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Laurel Hubbard set to become first openly transgender Olympian after being cleared by IOC

Laurel Hubbard set to become first openly transgender Olympian after being cleared by IOC

International Olympic Committee has confirmed Hubbard is eligible to compete and added that no rules will be changed during the competition.

Laurel Hubbard is all set to be the first-ever openly transgender athlete to participate in the Olympics. The 43-year-old Team New Zealand weightlifter has been cleared for participation in the Tokyo Olympics by the International Olympic Committee (IOC) amidst debate and controversy. IOC upheld the rules and added that the rules cannot be changed during the competition. "The rules for qualification have been established by the International Weightlifting Federation before the qualifications started," said IOC President Thomas Bach during a news conference, reported Reuters, before adding that it would reevaluate the policy in the future. "These rules apply, and you cannot change rules during ongoing competitions." 

AUCKLAND, NEW ZEALAND - DECEMBER 08: Weightlifter Laurel Hubbard poses during a portrait session on December 8, 2017 in Auckland, New Zealand. (Photo by Hannah Peters/Getty Images)

Hubbard, who had competed in men's weightlifting competitions before transitioning in 2013, made history when she qualified for the women's 87-kilogram event in May. Many were critical of her win, claiming without basis that she had an unfair advantage. "At the same time, the IOC is in an inquiry phase with all different stakeholders... to review these rules and finally to come up with some guidelines which cannot be rules because this is a question where there is no one-size-fits-all solution," said Bach. "It differs from sport to sport."



 

As per the rules issues by IOC in 2015, a transgender athlete can compete as a woman if their testosterone levels remain below 10 nanomoles per liter for at least 12 months ahead of their first competition. Bach maintained that IOC wasn't going to tweak the rules by which athletes had been abiding. "The rules are in place and the rules have to be applied and you cannot change the rules during an ongoing qualification system," Bach explained. "This is what all the athletes of the world are relying on: that the rules are being applied." The Tokyo Olympics is set to start on July 23.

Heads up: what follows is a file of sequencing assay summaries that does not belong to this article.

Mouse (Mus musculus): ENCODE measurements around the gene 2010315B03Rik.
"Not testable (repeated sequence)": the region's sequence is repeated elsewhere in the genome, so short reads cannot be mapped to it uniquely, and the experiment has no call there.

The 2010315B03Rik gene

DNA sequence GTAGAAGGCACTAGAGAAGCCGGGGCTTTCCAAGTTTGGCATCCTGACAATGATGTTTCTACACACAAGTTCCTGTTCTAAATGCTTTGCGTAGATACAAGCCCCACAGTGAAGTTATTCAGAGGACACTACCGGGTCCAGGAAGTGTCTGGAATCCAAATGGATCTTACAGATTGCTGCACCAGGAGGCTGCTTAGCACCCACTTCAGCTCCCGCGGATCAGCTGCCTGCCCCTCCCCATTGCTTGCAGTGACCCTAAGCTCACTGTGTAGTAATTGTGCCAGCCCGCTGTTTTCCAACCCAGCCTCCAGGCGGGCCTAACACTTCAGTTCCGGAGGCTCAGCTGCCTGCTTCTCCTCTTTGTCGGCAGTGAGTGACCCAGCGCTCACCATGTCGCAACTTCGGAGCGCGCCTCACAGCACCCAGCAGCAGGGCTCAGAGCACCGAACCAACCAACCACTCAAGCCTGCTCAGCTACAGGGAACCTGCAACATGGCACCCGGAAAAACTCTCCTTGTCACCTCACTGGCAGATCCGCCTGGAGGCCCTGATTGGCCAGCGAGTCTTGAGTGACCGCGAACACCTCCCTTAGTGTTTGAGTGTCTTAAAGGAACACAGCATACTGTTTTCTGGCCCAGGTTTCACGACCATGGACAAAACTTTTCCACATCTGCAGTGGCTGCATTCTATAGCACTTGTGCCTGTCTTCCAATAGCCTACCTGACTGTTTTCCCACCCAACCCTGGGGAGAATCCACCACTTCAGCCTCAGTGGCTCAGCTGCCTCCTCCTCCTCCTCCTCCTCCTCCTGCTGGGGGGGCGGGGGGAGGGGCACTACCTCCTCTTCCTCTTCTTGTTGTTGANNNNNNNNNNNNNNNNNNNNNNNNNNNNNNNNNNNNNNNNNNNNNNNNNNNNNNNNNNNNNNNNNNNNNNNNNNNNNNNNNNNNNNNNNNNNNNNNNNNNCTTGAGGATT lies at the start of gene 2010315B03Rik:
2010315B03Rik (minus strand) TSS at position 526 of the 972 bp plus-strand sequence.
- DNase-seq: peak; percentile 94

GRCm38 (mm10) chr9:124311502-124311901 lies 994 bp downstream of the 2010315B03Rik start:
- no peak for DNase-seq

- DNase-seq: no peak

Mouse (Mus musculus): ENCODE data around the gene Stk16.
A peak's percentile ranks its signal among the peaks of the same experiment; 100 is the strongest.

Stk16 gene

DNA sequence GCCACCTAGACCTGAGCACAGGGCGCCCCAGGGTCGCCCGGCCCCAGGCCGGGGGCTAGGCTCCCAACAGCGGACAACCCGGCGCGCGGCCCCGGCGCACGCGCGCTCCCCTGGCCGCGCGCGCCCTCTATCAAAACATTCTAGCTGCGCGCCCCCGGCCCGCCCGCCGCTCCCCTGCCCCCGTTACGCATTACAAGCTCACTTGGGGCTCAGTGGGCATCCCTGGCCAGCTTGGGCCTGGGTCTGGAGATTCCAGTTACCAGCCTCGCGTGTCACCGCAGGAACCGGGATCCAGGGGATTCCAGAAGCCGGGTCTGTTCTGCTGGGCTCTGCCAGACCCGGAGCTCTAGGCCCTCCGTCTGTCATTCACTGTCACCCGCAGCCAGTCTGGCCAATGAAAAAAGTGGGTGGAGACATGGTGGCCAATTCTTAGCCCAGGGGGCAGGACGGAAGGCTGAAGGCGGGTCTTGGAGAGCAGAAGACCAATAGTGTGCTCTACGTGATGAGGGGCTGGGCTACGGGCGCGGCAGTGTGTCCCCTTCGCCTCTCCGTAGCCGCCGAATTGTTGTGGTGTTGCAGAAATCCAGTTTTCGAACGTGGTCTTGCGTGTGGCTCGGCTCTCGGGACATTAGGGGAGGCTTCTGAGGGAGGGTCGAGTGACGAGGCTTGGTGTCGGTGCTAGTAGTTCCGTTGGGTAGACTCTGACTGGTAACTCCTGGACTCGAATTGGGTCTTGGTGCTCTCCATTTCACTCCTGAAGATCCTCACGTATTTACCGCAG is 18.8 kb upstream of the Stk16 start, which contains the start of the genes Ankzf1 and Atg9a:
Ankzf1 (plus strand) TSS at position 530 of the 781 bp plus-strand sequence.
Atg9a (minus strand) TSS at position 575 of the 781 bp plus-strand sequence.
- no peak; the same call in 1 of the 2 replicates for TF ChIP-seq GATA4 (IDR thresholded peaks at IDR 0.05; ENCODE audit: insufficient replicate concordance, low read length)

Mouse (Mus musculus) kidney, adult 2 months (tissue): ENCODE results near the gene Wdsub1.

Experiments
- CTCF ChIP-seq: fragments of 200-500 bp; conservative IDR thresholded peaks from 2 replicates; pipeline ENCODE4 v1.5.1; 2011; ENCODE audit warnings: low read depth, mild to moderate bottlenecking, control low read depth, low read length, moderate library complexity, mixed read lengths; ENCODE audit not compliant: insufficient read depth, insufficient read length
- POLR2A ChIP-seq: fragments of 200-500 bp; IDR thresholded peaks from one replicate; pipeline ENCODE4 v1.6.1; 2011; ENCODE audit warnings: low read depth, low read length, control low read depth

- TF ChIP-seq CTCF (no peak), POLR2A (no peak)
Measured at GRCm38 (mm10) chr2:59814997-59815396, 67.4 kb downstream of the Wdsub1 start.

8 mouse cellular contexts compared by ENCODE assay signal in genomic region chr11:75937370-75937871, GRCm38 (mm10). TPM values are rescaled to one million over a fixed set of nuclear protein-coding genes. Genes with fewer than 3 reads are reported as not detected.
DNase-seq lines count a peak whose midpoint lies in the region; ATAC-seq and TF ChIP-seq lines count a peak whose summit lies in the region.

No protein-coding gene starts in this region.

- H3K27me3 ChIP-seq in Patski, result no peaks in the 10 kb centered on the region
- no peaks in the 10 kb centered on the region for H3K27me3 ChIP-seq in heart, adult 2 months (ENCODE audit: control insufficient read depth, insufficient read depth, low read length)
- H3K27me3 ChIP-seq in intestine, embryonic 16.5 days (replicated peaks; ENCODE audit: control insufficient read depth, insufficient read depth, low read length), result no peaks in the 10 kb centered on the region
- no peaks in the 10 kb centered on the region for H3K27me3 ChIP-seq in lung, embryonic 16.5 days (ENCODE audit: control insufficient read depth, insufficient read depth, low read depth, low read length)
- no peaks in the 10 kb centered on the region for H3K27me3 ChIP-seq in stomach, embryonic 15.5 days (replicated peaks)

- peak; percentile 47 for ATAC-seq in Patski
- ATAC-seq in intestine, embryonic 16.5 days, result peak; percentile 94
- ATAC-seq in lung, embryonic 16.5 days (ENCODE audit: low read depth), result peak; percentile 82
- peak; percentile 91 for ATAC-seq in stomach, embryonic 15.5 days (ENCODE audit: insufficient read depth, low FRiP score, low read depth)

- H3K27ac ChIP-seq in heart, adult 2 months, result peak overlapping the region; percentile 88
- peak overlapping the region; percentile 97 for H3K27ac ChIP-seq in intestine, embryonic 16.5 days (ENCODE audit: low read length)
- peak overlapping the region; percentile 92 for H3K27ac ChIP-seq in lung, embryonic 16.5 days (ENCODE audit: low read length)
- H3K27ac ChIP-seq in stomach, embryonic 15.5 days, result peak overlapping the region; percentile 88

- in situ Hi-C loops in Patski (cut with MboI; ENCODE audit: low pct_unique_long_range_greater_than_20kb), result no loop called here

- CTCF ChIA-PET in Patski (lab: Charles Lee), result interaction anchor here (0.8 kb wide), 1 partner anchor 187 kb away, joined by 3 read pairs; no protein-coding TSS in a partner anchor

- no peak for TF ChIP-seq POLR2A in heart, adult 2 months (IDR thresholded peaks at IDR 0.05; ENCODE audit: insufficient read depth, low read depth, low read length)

It's not the first time Laurel Hubbard has been targeted over her gender identity. In 2018, the Australian weightlifting association tried to block her from competing in the Commonwealth Games but failed to. She has also been subjected to criticism from her peers after Belgian weightlifter Anna Vanbellinghen spoke out against Hubbard's Olympic eligibility, claiming it was "unfair" and "like a bad joke." Hubbard said it was not her goal to change people's minds but hoped they would be more supportive of her. "It's not my role or my goal to change people's minds," Hubbard said to Radio New Zealand in 2017. "I would hope they would support me, but it's not for me to make them do so," said Hubbard to Radio New Zealand in 2017.



 

Sport and Olympics have a long way to go before becoming more inclusive to transgender athletes. Kristen Worley, a Canadian cyclist was the first athlete to undergo an Olympic gender verification process when she tried to represent Canada in track cycling at the 2008 Olympics in Beijing. She said the process was humiliating. She had a physical examination in a room with four men — two sport administrators, one lawyer, and one emergency doctor. Worley shared the details in her book Women Enough. "They viewed me as a threat to sport. At best, I was trying to cheat; at worse, I was a freak. They felt utterly entitled to ask me embarrassing, intimate questions about the details of my surgeries, and talk openly about my body in front of me, as if I wasn't there," she wrote.  The whole process was so traumatizing that she quit cycling and gave up on her career. "When you're violated in that way ... you never forget it. You just learn how to manage it," she said. The way her gender identity was publicly discussed traumatized her. "It made me feel like I was less than half a human being," she said.



 

 

Hubbard doesn't really engage with the criticism and has been focusing on herself ahead of the Tokyo games. She has received support back home and released a statement saying she has been "humbled by the kindness and support" from her countrymen. Hubbard doesn't like the spotlight and was even absent from New Zealand's Olympic weightlifting team's celebratory photoshoot, reported CNN. Many believe she'll serve as an inspiration for transgender athletes, whose representation in sport is minimal. 

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